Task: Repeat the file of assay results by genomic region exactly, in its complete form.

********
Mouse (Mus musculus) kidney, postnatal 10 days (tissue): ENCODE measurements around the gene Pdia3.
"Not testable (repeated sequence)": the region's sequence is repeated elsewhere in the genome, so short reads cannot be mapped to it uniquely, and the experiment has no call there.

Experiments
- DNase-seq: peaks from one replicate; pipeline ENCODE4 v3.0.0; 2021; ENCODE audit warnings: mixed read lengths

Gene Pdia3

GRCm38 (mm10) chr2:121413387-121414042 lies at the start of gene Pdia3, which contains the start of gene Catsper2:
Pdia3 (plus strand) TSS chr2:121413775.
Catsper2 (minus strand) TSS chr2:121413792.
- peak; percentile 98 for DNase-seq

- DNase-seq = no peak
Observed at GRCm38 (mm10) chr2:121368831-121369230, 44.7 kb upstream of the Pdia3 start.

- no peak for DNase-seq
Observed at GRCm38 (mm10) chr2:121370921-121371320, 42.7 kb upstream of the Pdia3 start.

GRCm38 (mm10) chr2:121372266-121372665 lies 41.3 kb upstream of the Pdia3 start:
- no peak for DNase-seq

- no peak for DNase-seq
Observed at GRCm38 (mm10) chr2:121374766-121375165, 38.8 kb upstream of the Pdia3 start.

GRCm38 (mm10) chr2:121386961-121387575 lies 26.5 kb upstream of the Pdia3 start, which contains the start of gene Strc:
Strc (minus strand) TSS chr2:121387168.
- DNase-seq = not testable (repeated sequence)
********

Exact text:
Mouse (Mus musculus) kidney, postnatal 10 days (tissue): ENCODE measurements around the gene Pdia3.
"Not testable (repeated sequence)": the region's sequence is repeated elsewhere in the genome, so short reads cannot be mapped to it uniquely, and the experiment has no call there.

Experiments
- DNase-seq: peaks from one replicate; pipeline ENCODE4 v3.0.0; 2021; ENCODE audit warnings: mixed read lengths

Gene Pdia3

GRCm38 (mm10) chr2:121413387-121414042 lies at the start of gene Pdia3, which contains the start of gene Catsper2:
Pdia3 (plus strand) TSS chr2:121413775.
Catsper2 (minus strand) TSS chr2:121413792.
- peak; percentile 98 for DNase-seq

- DNase-seq = no peak
Observed at GRCm38 (mm10) chr2:121368831-121369230, 44.7 kb upstream of the Pdia3 start.

- no peak for DNase-seq
Observed at GRCm38 (mm10) chr2:121370921-121371320, 42.7 kb upstream of the Pdia3 start.

GRCm38 (mm10) chr2:121372266-121372665 lies 41.3 kb upstream of the Pdia3 start:
- no peak for DNase-seq

- no peak for DNase-seq
Observed at GRCm38 (mm10) chr2:121374766-121375165, 38.8 kb upstream of the Pdia3 start.

GRCm38 (mm10) chr2:121386961-121387575 lies 26.5 kb upstream of the Pdia3 start, which contains the start of gene Strc:
Strc (minus strand) TSS chr2:121387168.
- DNase-seq = not testable (repeated sequence)